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Secure PK swapping.. what are the methods?

Below is a letter Ive sent to a person designing a communications system
similar to IRC but designed with the ability to be anonymous and as secure
as possible. Further details will be announced soon when it's stable.

--------------------Begin letter----------Begin letter-------------------

Before you get too involved with the client in the comm system I was thinking
of a way of having secure privmsgs, two forms depending on how open one chose
to be:

Messages are exchanged via UDP to hide from the netstat junkies...

When someone does a msg the first time and the client doesnt know about
that user it queries the server to either get a hostname/port pair for
that user and/or a public key. The data is then stored in an internal
attribute bank.

   Format of a private message:

   | Nickname Plaintext     |  dest IP    |  dest udp port   |
   [Return host/port/public key are encrypted into the PGP? message]
   The above message is then sent to the delivery module of the client.

   The above host and port are either the recipeints or the server's depending
   on what type of message is being sent. Thus the same message can go to the
   server or the recipient direct per se:

1) Using the hostname/port + public key for that user the sender's client
   encrypts the message and udp transmits a message to that port on the other
   users host. That remote client has set up a socket to listen on that udp
   port for messages. The remote client unpacks the message with it's private 
   key and extracts the message, a reply host and port and the senders public
   key. He can then reply to the sender and they both can talk without
   loading down the server. Plus, unless someone is logging the ethernet,
   no one can ascetain wether they are talking. There is only the initial
   request of the users public key from the server which each client sends
   in automatically when it connects. You might also have an option in the
   client to auto download a block/all of the users nicks and their keys so 
   no-one can detect the initial query of a user.

2) The other, differently secure :), form is because the server has been told
   to hide the users username + hostname from the /who information. All there
   exists for that person is a nickname and a public key. The senders client
   gets individually/block downloads the key he wants and proceeds to udp
   a message to the server which has the udp port and hostname of the
   recipient as normal from the client connect. It acts as IRC does now, as
   a middle man for messages. Less secure because the server admin can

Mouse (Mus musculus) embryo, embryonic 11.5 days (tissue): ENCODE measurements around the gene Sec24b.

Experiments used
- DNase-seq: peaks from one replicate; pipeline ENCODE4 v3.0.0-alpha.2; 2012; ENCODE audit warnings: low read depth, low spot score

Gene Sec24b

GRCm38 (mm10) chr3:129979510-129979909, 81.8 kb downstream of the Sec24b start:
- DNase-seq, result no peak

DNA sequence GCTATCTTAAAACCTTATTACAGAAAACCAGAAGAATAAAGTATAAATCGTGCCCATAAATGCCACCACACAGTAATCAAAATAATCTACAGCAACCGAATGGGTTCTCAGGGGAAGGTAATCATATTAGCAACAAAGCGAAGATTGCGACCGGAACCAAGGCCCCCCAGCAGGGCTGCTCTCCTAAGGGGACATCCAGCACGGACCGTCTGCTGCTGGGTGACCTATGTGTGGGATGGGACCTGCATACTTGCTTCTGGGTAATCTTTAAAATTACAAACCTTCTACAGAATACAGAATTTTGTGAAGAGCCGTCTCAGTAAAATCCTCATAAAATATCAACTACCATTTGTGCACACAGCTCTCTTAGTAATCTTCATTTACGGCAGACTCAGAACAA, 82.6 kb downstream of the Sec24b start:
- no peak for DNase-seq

ascetain that there is a message being sent between the two people and
   also he can slip in his *OWN* keys to basically grab and decipher messages
   between the two parties. i.e he sends his own key to the sender and
   decrypts the incoming message and then sends the message out to the
   recipient using their encryption key. neither user could tell there was a
   switch in between. (There are schemes to get past this however).

Both ways have their flaws because you are relying on the non-hackedness of
the server to give you the right keys and hostnames and ports. A bad admin
could easily, knowing enough about coding, disrupt the entire process if we
didnt from the start ensure the right protocols were used. It has to be done
right the first time or not at all.

I'll echo this letter to a cryptography mailing list to ask for details of
schemes that will allow each user to know they have a valid, secure public
key of the other.

One possible solution would be to do a mass query of all the online servers
at once and if they didnt report the same keys sound a Real Big Alarm (tm).
Maybe an automatom could sit there randomly checking keys :) (Can hear the
cries of "No Bots.. No Bots" now :). (Note this allows *someone* to know your
doing a query for a user... that may or may not bother the sender/recipient.
Doing a block transfer from all the servers at once isnt net.nice)


------------------End of Letter----------------End of Letter----------------

Now what Im curious about is any other methods of secure key exchange where
the exchange mid point may be lying about the keys, the hosts and the ports.
Assume each person knows the others 'style' etc. How does one get the real 
keys to each other with an unreliable "medium"? (It might slip in it's PK).
Assume that they havent previously organised a key exchange.

Replies to me or the list.. (but not both please.. my mbox is busy enuff :)

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